Lastly, there is a large skill gap present in the visual arts sector(Oluwole, 2021). The Nigerian visual arts sector lacks professionals in major fields such as law, business and talent management. The lack of representation in these sectors come mostly from the stereotype that “there is no money in creative arts”. The lack of representation in these sectors also leads to a very poor structure in the visual arts industry in the sense that job bookings, hiring for gigs and art displays are approached in an informal manner. This problem although it seems trivial is vital to the development of the visual sector as there is a need to close the skills gap and it will also help to take the industry seriously.
Solutions to the Challenges
The following are some solutions provided to the problems highlighted.
Making of Laws and Policies
The Nigerian government need to pass a law that restricts and prohibits intellectual property theft and piracy in the visual arts industry(Editorial, 2014). These laws would let people know that piracy is an offence that is punishable by law and perpetrators would not be left scotch free. The laws would preserve the value and originality of art pieces all around Nigeria. This would certainly help reduce the threat of piracy diminishing the economic prosperity of the visual arts sector.
There is no doubt that there is a need for proper government investments in the visual arts sector(Editorial, 2014). These investments have to be long term investments in order to see a continuous growth of the visual arts in Nigeria. They could be in the form of art festivals, art fairs, art exhibitions. e.t.c. Investment in art is an investment in the future of the country’s sustainability and economic productivity. These long term investment=nts would stand the test of time and aid the development of visual arts.
Establishing educational institutions would help close the skills gap in the visual arts industry(Editorial, 2014). In Nigeria, the educational curriculums and institutions if properly invested in could be a major way to breach the gap. Offering courses in talent and business management would help leverage the gap between talent availability and representation. This would not only be valuable to visual artists but to the visual arts sector as this would provide structure and ultimately restrict informality.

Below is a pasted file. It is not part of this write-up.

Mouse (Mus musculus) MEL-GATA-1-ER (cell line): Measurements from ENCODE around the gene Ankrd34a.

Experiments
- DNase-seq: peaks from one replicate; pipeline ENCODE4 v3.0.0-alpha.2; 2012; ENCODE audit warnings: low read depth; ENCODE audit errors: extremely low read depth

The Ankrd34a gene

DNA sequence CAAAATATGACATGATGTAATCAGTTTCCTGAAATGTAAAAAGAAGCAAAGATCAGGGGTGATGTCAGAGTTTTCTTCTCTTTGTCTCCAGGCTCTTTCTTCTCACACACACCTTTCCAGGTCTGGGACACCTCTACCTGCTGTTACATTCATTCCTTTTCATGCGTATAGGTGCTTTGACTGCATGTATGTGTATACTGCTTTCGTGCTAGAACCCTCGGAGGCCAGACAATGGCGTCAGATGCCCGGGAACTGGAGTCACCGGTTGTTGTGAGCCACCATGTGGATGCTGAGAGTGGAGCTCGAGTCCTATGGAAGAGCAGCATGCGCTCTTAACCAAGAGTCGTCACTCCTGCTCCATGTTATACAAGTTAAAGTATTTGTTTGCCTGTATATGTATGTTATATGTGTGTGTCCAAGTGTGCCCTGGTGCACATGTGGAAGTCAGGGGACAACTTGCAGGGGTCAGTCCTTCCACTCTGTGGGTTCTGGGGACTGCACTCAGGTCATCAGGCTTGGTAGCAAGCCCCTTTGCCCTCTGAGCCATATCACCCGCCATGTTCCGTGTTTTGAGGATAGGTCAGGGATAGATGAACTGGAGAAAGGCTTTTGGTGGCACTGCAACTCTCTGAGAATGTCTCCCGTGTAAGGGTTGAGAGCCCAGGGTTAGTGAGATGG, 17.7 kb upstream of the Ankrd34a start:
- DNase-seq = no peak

In conclusion, the Nigerian government should step up, grab these opportunities by the horn and invest in the visual arts sector. I believe if these challenges and solutions are addressed it can without a doubt lead to the economic prosperity of visual arts and even Arts in general.
A2.0 magazine. (2021, January 31). 7 Nigerian Visual Artists to Watch in 2021. A2.O Magazine; A2.O Magazine. https://www.a2omag.com/stories/7-nigerian-visual-artists-to-watch-2021
Abbott, E. (2021, September 29). Nigerians Offer British Museum Artwork in Return for Looted Benin Bronzes. Impakter.com; Impakter. https://www.google.com/url?sa=i&url=https%3A%2F%2Fimpakter.com%2Fnigerian-artwork-for-benin-bronzes%2F&psig=AOvVaw1e25-fEQEbwKZAcbyHyoNA&ust=1639169430465000&source=images&cd=vfe&ved=0CAsQjRxqFwoTCMCD9e7L1_QCFQAAAAAdAAAAABAR
Adebowale, O. (2018, August 26). A Journey Into The World Of Nigerian Art. The Guardian Nigeria News – Nigeria and World News; Guardian Nigeria News. https://guardian.ng/life/a-journey-into-the-world-of-nigerian-art/
Affinity art gallery. (n.d.). Nigerian Art; a Short History «Affinity Art Gallery. Affinity Art Gallery; Affinity art gallery. Retrieved December 8, 2021, from https://affinityart.gallery/nigerian-art-a-short-history/
Editorial. (2014, December 18). Creative Industry Poised To Contribute More To GDP. International Centre for Investigative Reporting; International Centre for Investigative Reporting. https://www.icirnigeria.org/creative-industry-poised-to-contribute-more-to-gdp/
HiztoryBox. (2020, June 3). THE NOK PEOPLE AND CULTURE. HiztoryBoxTM; HiztoryBoxTM. https://www.hiztorybox.com.ng/the-nok-people-and-culture/
New African. (2021, October 1). Osinachi’s work to be first NFT auction for African artist. New African Magazine; New African Magazine. https://newafricanmagazine.com/26976/
Oluwole, V. (2021, May 10). New report shows Nigeria’s creative industry is the country’s second-largest employer and has the potential to produce 2.7million jobs by 2025. BI Africa; BI Africa.